The epic costume period piece "Mary Queen of Scots" is well acted and has outstanding set design, makeup and costumes and although every scene is riveting on the big screen, the first half leaves you trying to piece together the history books. Even though we know the ending, getting there is not easy.

Rated R for some violence and a bit of sexuality, the Focus Features film is directed by Josie Rourke and written by Beau Williams based on John Guy's 2004 biography.

I saw this one with the stars present themselves at CAA here in L.A. Wanted to love it.

The film does have solid betrayal, palace intrigue (as we know it in today's political world) and there is rebellion but not enough of the two leading ladies facing off.  We needed more of them...together. Mary Stuart is played by Sairose Ronan and Queen Elizabeth I by Margo Robbie, who is unrecognizable. Robbie is outstanding with her smaller part. Ronan as a lead was better in Brooklyn although a great actress.

Mary became the Queen of France at 16 and was a widow at age 18. It is now 1561 and Mary is returning home to her Scotland to reclaim her rightful throne but Scotland and England are ruled by Elizabeth I. We watch as each Queen pushes to preserve their place in history. Mary asserts her claim to the English throne and that threatens Elizabeth. They want to like each other but are rivals. Yet they are cousins.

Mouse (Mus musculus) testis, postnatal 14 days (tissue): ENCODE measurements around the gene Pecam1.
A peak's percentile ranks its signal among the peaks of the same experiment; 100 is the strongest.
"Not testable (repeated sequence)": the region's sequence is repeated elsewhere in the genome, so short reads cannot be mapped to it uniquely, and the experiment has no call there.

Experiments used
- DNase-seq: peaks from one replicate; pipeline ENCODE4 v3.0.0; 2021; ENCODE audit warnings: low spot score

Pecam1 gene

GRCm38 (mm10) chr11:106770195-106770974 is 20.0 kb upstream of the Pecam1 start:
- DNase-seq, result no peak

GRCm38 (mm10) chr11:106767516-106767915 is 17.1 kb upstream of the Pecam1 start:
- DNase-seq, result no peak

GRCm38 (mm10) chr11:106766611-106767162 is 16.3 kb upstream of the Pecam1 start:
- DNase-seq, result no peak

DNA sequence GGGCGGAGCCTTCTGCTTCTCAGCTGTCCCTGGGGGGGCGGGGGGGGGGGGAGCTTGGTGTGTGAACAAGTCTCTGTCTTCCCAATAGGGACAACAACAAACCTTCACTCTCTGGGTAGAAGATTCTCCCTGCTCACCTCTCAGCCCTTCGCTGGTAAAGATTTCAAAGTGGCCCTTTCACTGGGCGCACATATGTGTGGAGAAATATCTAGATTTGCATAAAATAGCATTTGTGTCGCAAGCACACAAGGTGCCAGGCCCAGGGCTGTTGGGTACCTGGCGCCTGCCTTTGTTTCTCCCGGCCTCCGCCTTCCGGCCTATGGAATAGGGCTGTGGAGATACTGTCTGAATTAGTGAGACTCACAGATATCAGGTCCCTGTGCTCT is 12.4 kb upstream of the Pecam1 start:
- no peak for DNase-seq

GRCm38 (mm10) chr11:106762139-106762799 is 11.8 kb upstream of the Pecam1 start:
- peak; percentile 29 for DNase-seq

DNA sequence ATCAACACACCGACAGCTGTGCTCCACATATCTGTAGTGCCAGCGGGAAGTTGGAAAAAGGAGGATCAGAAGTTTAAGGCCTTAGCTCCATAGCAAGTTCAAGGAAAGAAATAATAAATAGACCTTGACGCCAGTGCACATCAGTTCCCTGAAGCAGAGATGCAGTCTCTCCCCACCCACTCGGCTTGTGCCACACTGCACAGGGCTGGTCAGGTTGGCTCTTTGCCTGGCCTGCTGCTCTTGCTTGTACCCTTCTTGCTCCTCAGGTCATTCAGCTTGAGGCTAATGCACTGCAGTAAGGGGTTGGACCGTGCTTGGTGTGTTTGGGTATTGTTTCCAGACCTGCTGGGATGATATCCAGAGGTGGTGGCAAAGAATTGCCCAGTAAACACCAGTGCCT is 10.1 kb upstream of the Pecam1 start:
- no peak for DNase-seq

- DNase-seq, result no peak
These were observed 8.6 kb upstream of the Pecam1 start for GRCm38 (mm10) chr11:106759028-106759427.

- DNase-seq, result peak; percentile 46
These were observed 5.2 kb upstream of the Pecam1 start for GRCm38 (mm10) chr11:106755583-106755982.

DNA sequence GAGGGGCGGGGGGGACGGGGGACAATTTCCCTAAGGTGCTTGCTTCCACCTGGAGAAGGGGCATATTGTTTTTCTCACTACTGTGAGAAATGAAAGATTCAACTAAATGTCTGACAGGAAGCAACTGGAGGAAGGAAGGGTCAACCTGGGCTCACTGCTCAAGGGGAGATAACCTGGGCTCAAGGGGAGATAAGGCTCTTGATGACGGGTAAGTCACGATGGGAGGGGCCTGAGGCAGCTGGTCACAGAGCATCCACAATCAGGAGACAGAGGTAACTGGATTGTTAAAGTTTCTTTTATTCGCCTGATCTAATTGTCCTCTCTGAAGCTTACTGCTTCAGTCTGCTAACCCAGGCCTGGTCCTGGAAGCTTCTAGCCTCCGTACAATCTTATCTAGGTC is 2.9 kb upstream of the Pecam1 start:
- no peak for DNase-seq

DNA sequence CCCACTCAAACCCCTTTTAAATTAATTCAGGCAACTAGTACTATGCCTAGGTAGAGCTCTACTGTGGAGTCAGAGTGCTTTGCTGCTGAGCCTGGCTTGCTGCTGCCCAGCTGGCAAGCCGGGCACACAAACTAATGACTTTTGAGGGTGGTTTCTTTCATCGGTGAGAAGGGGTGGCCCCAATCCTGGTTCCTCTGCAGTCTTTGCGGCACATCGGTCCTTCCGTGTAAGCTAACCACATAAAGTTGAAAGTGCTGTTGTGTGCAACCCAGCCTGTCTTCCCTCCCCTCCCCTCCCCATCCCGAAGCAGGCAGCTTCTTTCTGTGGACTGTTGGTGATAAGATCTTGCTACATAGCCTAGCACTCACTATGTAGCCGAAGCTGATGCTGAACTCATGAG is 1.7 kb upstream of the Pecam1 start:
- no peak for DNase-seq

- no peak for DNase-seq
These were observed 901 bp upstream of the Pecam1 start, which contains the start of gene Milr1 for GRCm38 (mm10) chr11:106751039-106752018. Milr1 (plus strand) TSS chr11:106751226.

This is Ronan’s film. She's the title role although Robbie's performance is so powerful. But only one scene has them go head to head. A bit more of them doing that fine dance on screen is what was warrented. (Though maybe in real life they only met that one time in this time in history but poestic licence can change that and should have.)

The problem is, despite all the atributes of this grand movie making, unless you know the history and can read the introduction tiny words on the screen which fly by so fast, it is hard to understand what is going on for the entire first half of this film. You follow tiny scene by tiny scene but can't quite piece it all together fully for viewer comfort. It starts to mesh as time goes on - thus the stars and their performances, along with the set design, are far better than the actual storytelling itself.


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